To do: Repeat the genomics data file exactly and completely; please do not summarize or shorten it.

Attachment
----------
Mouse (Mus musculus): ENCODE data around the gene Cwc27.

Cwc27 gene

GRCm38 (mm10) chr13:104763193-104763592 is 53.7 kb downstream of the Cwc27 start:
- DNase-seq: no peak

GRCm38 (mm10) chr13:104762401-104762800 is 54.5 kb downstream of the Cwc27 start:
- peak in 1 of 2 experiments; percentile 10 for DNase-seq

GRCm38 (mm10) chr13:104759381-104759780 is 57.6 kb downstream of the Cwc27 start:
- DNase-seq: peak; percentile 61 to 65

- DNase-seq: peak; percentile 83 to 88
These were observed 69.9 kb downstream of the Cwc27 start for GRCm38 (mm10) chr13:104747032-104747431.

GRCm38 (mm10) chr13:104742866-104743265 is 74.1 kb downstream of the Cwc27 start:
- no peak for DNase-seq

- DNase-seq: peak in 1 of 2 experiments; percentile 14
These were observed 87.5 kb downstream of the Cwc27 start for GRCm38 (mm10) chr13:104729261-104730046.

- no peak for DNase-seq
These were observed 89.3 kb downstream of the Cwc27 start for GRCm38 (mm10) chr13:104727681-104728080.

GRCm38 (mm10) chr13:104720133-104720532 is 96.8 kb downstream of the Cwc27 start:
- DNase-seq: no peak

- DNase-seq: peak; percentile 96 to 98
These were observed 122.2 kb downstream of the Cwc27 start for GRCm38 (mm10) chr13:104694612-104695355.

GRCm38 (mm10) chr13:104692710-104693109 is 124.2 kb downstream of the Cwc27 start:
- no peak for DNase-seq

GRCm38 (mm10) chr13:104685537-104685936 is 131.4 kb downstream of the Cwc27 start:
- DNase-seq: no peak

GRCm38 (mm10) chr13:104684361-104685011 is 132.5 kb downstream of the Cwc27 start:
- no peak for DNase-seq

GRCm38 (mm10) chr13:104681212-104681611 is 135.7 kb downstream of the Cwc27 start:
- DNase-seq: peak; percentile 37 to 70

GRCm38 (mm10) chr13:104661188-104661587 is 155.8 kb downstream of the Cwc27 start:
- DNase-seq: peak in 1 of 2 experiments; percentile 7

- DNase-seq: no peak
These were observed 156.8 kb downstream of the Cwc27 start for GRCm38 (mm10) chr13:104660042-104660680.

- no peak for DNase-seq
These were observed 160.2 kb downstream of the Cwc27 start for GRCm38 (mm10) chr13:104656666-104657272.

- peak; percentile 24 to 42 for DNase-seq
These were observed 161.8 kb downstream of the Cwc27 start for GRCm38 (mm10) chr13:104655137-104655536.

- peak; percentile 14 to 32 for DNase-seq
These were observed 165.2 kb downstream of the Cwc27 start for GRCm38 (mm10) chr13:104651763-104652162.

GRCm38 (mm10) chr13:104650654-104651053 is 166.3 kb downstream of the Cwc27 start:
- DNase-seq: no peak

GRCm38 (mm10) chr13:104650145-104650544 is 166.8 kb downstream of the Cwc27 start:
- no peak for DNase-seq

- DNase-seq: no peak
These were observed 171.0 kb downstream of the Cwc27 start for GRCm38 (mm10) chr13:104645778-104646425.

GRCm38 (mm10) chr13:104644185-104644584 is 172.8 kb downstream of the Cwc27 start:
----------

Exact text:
Mouse (Mus musculus): ENCODE data around the gene Cwc27.

Cwc27 gene

GRCm38 (mm10) chr13:104763193-104763592 is 53.7 kb downstream of the Cwc27 start:
- DNase-seq: no peak

GRCm38 (mm10) chr13:104762401-104762800 is 54.5 kb downstream of the Cwc27 start:
- peak in 1 of 2 experiments; percentile 10 for DNase-seq

GRCm38 (mm10) chr13:104759381-104759780 is 57.6 kb downstream of the Cwc27 start:
- DNase-seq: peak; percentile 61 to 65

- DNase-seq: peak; percentile 83 to 88
These were observed 69.9 kb downstream of the Cwc27 start for GRCm38 (mm10) chr13:104747032-104747431.

GRCm38 (mm10) chr13:104742866-104743265 is 74.1 kb downstream of the Cwc27 start:
- no peak for DNase-seq

- DNase-seq: peak in 1 of 2 experiments; percentile 14
These were observed 87.5 kb downstream of the Cwc27 start for GRCm38 (mm10) chr13:104729261-104730046.

- no peak for DNase-seq
These were observed 89.3 kb downstream of the Cwc27 start for GRCm38 (mm10) chr13:104727681-104728080.

GRCm38 (mm10) chr13:104720133-104720532 is 96.8 kb downstream of the Cwc27 start:
- DNase-seq: no peak

- DNase-seq: peak; percentile 96 to 98
These were observed 122.2 kb downstream of the Cwc27 start for GRCm38 (mm10) chr13:104694612-104695355.

GRCm38 (mm10) chr13:104692710-104693109 is 124.2 kb downstream of the Cwc27 start:
- no peak for DNase-seq

GRCm38 (mm10) chr13:104685537-104685936 is 131.4 kb downstream of the Cwc27 start:
- DNase-seq: no peak

GRCm38 (mm10) chr13:104684361-104685011 is 132.5 kb downstream of the Cwc27 start:
- no peak for DNase-seq

GRCm38 (mm10) chr13:104681212-104681611 is 135.7 kb downstream of the Cwc27 start:
- DNase-seq: peak; percentile 37 to 70

GRCm38 (mm10) chr13:104661188-104661587 is 155.8 kb downstream of the Cwc27 start:
- DNase-seq: peak in 1 of 2 experiments; percentile 7

- DNase-seq: no peak
These were observed 156.8 kb downstream of the Cwc27 start for GRCm38 (mm10) chr13:104660042-104660680.

- no peak for DNase-seq
These were observed 160.2 kb downstream of the Cwc27 start for GRCm38 (mm10) chr13:104656666-104657272.

- peak; percentile 24 to 42 for DNase-seq
These were observed 161.8 kb downstream of the Cwc27 start for GRCm38 (mm10) chr13:104655137-104655536.

- peak; percentile 14 to 32 for DNase-seq
These were observed 165.2 kb downstream of the Cwc27 start for GRCm38 (mm10) chr13:104651763-104652162.

GRCm38 (mm10) chr13:104650654-104651053 is 166.3 kb downstream of the Cwc27 start:
- DNase-seq: no peak

GRCm38 (mm10) chr13:104650145-104650544 is 166.8 kb downstream of the Cwc27 start:
- no peak for DNase-seq

- DNase-seq: no peak
These were observed 171.0 kb downstream of the Cwc27 start for GRCm38 (mm10) chr13:104645778-104646425.

GRCm38 (mm10) chr13:104644185-104644584 is 172.8 kb downstream of the Cwc27 start: